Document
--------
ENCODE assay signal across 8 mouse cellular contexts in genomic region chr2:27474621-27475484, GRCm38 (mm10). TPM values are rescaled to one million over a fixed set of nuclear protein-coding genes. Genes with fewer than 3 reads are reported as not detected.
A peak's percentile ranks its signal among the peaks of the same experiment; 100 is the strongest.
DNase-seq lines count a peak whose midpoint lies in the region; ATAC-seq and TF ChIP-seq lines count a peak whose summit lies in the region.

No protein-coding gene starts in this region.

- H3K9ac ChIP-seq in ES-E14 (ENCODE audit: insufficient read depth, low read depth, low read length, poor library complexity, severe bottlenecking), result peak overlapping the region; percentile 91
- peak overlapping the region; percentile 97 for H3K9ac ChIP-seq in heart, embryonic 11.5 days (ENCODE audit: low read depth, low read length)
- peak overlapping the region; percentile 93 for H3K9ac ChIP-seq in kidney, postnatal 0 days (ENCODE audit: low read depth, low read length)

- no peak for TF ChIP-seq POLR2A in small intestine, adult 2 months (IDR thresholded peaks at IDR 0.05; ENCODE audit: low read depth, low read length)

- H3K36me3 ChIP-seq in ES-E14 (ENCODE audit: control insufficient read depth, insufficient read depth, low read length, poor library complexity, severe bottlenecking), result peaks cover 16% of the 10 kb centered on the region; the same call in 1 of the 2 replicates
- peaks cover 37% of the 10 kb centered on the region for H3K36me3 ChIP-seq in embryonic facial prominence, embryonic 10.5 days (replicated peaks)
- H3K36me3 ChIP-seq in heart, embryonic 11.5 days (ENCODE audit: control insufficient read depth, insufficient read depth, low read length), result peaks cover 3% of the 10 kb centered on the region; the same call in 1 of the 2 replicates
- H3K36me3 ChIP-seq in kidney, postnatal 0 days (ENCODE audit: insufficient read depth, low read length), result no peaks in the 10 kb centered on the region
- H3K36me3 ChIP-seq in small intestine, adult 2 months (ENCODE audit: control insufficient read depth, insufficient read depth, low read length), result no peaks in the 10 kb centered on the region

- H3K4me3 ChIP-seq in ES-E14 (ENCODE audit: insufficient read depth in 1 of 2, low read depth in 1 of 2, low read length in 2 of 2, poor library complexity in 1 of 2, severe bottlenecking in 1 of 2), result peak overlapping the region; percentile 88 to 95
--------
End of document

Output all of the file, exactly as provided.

ENCODE assay signal across 8 mouse cellular contexts in genomic region chr2:27474621-27475484, GRCm38 (mm10). TPM values are rescaled to one million over a fixed set of nuclear protein-coding genes. Genes with fewer than 3 reads are reported as not detected.
A peak's percentile ranks its signal among the peaks of the same experiment; 100 is the strongest.
DNase-seq lines count a peak whose midpoint lies in the region; ATAC-seq and TF ChIP-seq lines count a peak whose summit lies in the region.

No protein-coding gene starts in this region.

- H3K9ac ChIP-seq in ES-E14 (ENCODE audit: insufficient read depth, low read depth, low read length, poor library complexity, severe bottlenecking), result peak overlapping the region; percentile 91
- peak overlapping the region; percentile 97 for H3K9ac ChIP-seq in heart, embryonic 11.5 days (ENCODE audit: low read depth, low read length)
- peak overlapping the region; percentile 93 for H3K9ac ChIP-seq in kidney, postnatal 0 days (ENCODE audit: low read depth, low read length)

- no peak for TF ChIP-seq POLR2A in small intestine, adult 2 months (IDR thresholded peaks at IDR 0.05; ENCODE audit: low read depth, low read length)

- H3K36me3 ChIP-seq in ES-E14 (ENCODE audit: control insufficient read depth, insufficient read depth, low read length, poor library complexity, severe bottlenecking), result peaks cover 16% of the 10 kb centered on the region; the same call in 1 of the 2 replicates
- peaks cover 37% of the 10 kb centered on the region for H3K36me3 ChIP-seq in embryonic facial prominence, embryonic 10.5 days (replicated peaks)
- H3K36me3 ChIP-seq in heart, embryonic 11.5 days (ENCODE audit: control insufficient read depth, insufficient read depth, low read length), result peaks cover 3% of the 10 kb centered on the region; the same call in 1 of the 2 replicates
- H3K36me3 ChIP-seq in kidney, postnatal 0 days (ENCODE audit: insufficient read depth, low read length), result no peaks in the 10 kb centered on the region
- H3K36me3 ChIP-seq in small intestine, adult 2 months (ENCODE audit: control insufficient read depth, insufficient read depth, low read length), result no peaks in the 10 kb centered on the region

- H3K4me3 ChIP-seq in ES-E14 (ENCODE audit: insufficient read depth in 1 of 2, low read depth in 1 of 2, low read length in 2 of 2, poor library complexity in 1 of 2, severe bottlenecking in 1 of 2), result peak overlapping the region; percentile 88 to 95